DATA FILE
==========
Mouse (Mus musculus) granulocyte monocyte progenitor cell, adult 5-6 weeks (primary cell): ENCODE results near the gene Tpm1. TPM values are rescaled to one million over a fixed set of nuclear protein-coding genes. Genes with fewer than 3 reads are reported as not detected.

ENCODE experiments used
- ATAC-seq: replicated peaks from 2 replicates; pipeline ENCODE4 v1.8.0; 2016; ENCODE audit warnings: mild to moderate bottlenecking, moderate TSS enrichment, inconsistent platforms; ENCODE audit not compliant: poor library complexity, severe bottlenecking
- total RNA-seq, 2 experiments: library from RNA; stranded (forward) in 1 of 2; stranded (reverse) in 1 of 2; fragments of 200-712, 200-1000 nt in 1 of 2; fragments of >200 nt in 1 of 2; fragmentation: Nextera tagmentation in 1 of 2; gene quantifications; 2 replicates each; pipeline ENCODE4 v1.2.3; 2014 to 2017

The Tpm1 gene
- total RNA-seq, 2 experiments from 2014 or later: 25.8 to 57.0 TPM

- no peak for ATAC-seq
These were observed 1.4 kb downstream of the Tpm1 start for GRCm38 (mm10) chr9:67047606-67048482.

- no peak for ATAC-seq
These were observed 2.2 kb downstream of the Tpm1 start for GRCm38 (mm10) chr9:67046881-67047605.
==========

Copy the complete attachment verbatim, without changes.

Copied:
Mouse (Mus musculus) granulocyte monocyte progenitor cell, adult 5-6 weeks (primary cell): ENCODE results near the gene Tpm1. TPM values are rescaled to one million over a fixed set of nuclear protein-coding genes. Genes with fewer than 3 reads are reported as not detected.

ENCODE experiments used
- ATAC-seq: replicated peaks from 2 replicates; pipeline ENCODE4 v1.8.0; 2016; ENCODE audit warnings: mild to moderate bottlenecking, moderate TSS enrichment, inconsistent platforms; ENCODE audit not compliant: poor library complexity, severe bottlenecking
- total RNA-seq, 2 experiments: library from RNA; stranded (forward) in 1 of 2; stranded (reverse) in 1 of 2; fragments of 200-712, 200-1000 nt in 1 of 2; fragments of >200 nt in 1 of 2; fragmentation: Nextera tagmentation in 1 of 2; gene quantifications; 2 replicates each; pipeline ENCODE4 v1.2.3; 2014 to 2017

The Tpm1 gene
- total RNA-seq, 2 experiments from 2014 or later: 25.8 to 57.0 TPM

- no peak for ATAC-seq
These were observed 1.4 kb downstream of the Tpm1 start for GRCm38 (mm10) chr9:67047606-67048482.

- no peak for ATAC-seq
These were observed 2.2 kb downstream of the Tpm1 start for GRCm38 (mm10) chr9:67046881-67047605.